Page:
“You get a strange feeling when you’re about to leave a place, like you’ll not only miss the people you love but you’ll miss the person you are now at this time and this place, because you’ll never be this way again.” – Azar Nafisi
Currently freezing in New Hampshire after a whirlwind week of moving out and going to Mexico and coming back to start classes. I often wonder why I am so addicted to leaving – there’s not a place I’ve been to (for more than a few days) that I did not want to leave by the end. I think it’s because I’m forced to acknowledge reality while I’m physically in a place, but when I leave my natural optimism only remembers the good things and that place at that time and me at that time become a perfect dream. And so we are perfectly reborn over and over when we leave.
In other news, I’m very excited to share my trip to Mexico with you!
This was from a week back, braving the cold to go out with my lovely friend Erica. I think this post encapsulates why I love photography so much, especially natural light photography – I never stop learning. There’s always something new to explore and some new angle to look at the thing you see every day, some new technique to try. It never stops evolving (if you call me a nerd who loves school you would be correct) and that’s why I love it.
Anyway, in addition to the semi-regular philosophic musings, there’s a NYC café guide here somewhere, namely Blue Bottle Coffee (the one in Williamsburg), one of those quintessentially cool, hardwood-floors-and-ceilings-and-tables-and-gleaming-coffee-equipment joints that also happens to be a chain but doesn’t feel like one. I’ve only tried the latte (my drink of choice between the months of September – May) and it was delicious and also warm which is all I was going for. They have a few tiny bites as edible options as well as granola and oatmeal and you have to fight for table space because it is always packed. Luckily I have a huge bag and as a Russian I rarely smile at strangers. 🙂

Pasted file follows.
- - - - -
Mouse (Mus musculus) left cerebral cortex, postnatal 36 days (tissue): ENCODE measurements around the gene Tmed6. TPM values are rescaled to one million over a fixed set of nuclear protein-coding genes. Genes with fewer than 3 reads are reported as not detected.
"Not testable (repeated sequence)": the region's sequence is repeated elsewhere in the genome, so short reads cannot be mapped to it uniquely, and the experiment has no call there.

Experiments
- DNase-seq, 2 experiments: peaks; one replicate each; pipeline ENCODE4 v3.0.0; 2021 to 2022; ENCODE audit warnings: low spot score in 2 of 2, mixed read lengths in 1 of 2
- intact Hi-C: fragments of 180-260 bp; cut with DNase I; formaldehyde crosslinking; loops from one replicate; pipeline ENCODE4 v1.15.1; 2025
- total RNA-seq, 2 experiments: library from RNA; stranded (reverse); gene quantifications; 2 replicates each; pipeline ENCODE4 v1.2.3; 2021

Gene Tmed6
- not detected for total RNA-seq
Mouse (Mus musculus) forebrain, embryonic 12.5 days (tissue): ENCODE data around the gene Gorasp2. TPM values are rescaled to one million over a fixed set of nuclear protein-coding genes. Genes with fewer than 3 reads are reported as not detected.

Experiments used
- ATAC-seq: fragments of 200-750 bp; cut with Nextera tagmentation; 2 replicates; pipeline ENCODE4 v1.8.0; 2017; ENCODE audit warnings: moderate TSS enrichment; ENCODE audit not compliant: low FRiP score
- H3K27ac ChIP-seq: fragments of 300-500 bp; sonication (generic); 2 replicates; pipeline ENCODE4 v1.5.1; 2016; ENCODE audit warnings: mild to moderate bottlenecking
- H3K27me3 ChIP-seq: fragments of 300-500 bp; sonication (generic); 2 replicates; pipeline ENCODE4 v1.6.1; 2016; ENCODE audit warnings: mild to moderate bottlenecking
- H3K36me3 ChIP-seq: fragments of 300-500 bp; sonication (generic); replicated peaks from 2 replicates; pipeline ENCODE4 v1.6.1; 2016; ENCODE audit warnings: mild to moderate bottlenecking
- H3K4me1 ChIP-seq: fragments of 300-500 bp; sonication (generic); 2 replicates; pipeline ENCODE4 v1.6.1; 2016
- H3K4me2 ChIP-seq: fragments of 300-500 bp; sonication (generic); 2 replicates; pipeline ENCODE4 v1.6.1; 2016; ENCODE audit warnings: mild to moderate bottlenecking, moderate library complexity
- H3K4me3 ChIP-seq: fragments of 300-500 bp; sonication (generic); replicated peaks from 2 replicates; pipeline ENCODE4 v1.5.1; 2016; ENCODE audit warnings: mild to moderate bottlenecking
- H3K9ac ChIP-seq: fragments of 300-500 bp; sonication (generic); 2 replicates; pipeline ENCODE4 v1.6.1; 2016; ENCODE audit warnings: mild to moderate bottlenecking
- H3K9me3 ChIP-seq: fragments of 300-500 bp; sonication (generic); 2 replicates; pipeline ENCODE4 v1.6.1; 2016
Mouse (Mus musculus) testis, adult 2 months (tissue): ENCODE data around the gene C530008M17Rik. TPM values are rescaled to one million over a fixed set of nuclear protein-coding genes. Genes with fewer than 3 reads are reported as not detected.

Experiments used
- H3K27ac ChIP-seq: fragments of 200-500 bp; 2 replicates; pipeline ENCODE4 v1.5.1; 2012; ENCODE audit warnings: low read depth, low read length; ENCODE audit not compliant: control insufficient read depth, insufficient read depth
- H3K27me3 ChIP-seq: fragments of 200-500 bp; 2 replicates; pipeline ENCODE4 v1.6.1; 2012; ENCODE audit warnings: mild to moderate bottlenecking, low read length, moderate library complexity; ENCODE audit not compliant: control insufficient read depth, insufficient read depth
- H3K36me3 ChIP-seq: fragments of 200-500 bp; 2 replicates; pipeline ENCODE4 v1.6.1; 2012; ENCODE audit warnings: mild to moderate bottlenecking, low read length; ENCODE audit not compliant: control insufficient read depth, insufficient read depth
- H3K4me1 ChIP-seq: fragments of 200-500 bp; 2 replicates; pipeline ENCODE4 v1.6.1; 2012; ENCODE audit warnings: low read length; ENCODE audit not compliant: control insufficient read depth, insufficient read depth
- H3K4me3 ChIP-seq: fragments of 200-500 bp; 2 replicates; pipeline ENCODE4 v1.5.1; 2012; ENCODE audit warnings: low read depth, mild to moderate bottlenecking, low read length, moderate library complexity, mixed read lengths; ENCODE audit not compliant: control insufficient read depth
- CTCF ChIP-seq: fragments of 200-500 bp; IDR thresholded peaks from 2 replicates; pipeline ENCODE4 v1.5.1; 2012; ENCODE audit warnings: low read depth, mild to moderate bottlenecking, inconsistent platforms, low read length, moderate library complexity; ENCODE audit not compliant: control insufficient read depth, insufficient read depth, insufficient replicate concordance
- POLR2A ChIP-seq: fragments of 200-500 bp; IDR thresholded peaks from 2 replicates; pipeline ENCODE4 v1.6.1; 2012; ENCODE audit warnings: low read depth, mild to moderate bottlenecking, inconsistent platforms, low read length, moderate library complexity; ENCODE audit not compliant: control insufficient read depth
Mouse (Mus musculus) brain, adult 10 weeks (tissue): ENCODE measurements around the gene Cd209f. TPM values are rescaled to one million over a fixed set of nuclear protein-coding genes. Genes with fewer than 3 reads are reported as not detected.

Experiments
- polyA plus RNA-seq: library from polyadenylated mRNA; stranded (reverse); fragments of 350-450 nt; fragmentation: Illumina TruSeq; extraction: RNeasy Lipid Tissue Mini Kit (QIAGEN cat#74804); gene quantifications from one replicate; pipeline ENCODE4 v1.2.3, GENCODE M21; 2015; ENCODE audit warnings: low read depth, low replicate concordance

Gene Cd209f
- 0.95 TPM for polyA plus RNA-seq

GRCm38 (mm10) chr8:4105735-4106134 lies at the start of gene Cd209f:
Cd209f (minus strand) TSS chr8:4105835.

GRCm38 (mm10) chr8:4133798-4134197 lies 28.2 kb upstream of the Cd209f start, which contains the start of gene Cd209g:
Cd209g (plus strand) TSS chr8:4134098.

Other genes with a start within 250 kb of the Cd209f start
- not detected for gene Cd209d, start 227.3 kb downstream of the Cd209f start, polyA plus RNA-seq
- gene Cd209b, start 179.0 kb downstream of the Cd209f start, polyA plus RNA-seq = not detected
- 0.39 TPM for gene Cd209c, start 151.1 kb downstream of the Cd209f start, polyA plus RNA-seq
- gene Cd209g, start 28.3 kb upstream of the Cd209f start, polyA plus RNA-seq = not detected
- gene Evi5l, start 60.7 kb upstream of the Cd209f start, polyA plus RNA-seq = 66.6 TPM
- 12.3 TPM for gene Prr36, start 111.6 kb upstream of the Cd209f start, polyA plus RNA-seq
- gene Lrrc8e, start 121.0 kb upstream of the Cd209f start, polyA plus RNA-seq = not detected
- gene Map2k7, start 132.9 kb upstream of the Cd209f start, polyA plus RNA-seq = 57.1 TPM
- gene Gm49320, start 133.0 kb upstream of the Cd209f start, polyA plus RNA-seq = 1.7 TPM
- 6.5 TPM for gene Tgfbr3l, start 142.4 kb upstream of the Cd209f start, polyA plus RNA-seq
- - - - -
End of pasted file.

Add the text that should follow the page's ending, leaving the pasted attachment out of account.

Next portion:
(P.S I really sympathized with these pigeons, a love affair carried over from my time in Paris and Siena, they were just trying to stay warm, like me)
Winter Storm Jonas swept through yesterday, inspiring hashtags and snowy artsy pictures as New Yorkers rediscover, with some horror and cleaning-out of the supermarkets, what a real winter is like. Even getting around Manhattan was difficult, but I had spent all of yesterday locked up inside so I was determined to squeeze out whatever minimal Vitamin D I could find.
We started at the High Line, train station turned urban park, running down part of the west side of the island. We ended up in Chelsea and then just wandered over to the iconic Flatiron, with a pit stop at Birch. New York’s charm is heightened by the snow, even if half the time you’re dodging icicles and up to your knees in slush. And it was great to explore other parts of the island besides SoHo.
I feel a winter survival guide coming on sometime later, as a bit of fun experimentation.
Happy New Year!
While I’m still imbued with hope and good intentions and philosophically lethargic after the holidays of non-stop socializing and eating (le detox from Juice Generation, order up), I figured I would wax poetic about photography and my New Year’s Resolutions.